Volcanoes currently pose no danger to Ireland’s residents, but the island is known for its re-occurring history of volcanic eruptions and is surrounded by extinct volcanoes, writes Paula Redmond.
The Earth’s surface consists of a rocky outer crust. This ranges from approximately five miles in depth under the oceans, to approximately twenty-five miles deep under the continents.
The crust is not static, but made up of rigid plates – known as tectonic plates – that move in relation to one another. Where the plates meet is called a fault and when plates collide this can result in an earthquake. Movements in plates also form mountains. Beneath the crust is a layer of rock called the mantle.
Movements in the earth’s plates can cause this rock to rise upwards, and as it does it can melt to form molten rock or ‘magma’. The word magma is derived from the Greek meaning ‘thick unguent’. It is the currents in this flowing molten rock that cause the plates to form in the upper crust of the earth. The mantle is about 1,800 miles deep.
When magma erupts onto the earth’s surface it is known as lava. When thick magma and gas build up under the earth’s surface, they can explode, expelling lava, rock and ash into the air. The mountain-like mounds that we call volcanoes are in fact the hardened deposits expelled during the eruption.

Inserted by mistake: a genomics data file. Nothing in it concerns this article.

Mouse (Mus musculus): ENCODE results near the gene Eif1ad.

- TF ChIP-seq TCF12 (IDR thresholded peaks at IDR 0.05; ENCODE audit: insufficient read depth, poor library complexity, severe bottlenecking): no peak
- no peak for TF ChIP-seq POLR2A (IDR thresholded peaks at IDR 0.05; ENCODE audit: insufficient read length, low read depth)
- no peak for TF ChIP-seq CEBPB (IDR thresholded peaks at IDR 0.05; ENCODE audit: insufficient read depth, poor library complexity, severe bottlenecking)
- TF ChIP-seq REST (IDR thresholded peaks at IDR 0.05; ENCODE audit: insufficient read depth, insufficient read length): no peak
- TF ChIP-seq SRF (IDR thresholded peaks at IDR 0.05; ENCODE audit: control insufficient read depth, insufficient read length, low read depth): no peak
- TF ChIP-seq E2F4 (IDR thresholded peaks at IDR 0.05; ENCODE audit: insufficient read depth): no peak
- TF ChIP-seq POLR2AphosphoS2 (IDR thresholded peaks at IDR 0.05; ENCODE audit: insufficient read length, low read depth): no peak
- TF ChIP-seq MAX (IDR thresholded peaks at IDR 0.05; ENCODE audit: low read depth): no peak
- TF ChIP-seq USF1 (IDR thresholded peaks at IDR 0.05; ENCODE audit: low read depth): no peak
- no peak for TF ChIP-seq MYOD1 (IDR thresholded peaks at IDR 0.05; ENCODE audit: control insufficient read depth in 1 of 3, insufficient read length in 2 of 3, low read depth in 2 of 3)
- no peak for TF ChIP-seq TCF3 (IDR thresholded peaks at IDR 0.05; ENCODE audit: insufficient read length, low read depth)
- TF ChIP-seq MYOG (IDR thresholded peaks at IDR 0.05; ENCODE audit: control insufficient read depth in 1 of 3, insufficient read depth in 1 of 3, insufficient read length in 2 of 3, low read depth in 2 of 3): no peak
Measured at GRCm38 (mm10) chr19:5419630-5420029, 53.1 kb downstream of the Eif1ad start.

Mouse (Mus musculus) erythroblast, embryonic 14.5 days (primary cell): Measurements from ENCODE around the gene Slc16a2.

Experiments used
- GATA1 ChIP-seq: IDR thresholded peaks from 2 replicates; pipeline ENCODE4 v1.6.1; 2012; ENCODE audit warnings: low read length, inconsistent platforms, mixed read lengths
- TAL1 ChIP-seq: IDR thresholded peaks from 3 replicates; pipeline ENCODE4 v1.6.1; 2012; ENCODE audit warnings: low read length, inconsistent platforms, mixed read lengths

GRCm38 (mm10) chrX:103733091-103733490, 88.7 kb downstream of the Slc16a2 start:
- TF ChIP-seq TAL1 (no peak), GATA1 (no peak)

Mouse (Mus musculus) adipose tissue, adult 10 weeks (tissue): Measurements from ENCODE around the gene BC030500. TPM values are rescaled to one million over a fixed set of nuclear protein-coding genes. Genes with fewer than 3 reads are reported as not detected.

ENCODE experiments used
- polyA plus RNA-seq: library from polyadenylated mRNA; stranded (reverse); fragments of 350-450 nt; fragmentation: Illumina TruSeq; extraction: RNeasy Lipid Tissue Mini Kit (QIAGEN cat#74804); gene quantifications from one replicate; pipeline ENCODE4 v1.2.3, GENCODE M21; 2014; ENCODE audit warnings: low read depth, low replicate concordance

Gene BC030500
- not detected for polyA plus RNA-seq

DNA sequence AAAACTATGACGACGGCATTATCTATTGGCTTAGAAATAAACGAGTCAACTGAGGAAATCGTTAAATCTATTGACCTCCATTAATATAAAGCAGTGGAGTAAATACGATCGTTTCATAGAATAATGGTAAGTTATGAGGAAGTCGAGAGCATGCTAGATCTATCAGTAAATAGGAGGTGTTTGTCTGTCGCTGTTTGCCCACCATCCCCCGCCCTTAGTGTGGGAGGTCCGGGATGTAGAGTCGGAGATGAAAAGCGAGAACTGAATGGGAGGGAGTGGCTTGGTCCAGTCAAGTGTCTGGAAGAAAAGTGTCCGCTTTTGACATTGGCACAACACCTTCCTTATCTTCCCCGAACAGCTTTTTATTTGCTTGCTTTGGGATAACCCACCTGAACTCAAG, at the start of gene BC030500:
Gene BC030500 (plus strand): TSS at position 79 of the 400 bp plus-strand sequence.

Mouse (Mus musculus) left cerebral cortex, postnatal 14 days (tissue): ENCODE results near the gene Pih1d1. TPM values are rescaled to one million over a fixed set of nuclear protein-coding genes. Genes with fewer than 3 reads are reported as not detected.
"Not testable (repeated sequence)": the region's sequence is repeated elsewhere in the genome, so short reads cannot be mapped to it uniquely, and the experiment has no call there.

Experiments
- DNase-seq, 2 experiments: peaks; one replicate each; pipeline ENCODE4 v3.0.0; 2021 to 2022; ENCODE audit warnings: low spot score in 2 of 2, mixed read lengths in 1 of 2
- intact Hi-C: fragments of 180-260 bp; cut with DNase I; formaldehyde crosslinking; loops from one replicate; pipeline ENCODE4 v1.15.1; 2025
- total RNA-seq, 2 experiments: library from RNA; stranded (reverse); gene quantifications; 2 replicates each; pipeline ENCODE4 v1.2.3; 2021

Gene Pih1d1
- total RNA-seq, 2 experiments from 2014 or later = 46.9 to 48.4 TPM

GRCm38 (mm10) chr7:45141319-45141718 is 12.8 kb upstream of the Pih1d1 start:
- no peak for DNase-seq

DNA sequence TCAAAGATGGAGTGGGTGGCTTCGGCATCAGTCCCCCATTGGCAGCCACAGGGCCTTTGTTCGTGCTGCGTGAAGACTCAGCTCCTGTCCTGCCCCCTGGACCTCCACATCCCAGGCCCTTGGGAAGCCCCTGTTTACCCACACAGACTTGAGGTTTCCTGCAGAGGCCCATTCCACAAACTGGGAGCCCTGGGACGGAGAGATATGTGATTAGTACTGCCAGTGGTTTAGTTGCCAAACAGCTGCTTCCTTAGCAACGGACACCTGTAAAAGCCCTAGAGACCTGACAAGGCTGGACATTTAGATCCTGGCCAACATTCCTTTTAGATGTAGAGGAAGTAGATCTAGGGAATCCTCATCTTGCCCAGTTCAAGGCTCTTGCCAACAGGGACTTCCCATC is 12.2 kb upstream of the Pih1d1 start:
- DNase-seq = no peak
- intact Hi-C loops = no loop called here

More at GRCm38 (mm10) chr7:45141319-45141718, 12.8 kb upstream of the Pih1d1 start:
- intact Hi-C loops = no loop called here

Volcanoes can be highly dangerous. The lava expelled through openings, known as vents, can reach 1,250 degrees Celsius, burning everything in its path. Volcanic ash can cover and destroy whole towns, while dangerous gases can damage lungs.
Pompeii in Italy is a famous example of this. Once a thriving Roman town, an eruption from nearby Mount Vesuvius in 79AD sent a plume of gas, rock and volcanic ash so high into the sky it could be seen for hundreds of miles. Over the coming days it covered the town and its remaining inhabitants in ash and toxic gases, killing approximately 2,000 people.
Many people in Ireland might be surprised to find that they are living near an extinct volcano. The Giant’s Causeway in Co. Antrim is an example, as is the County Wicklow quarry known as The Rock, in Arklow.
There are two main ages of ancient volcanic activity preserved in Ireland, Ordovician (c. 480-450 million years ago) and Paleogene (‘Early Tertiary’, c. 60-50 million years ago).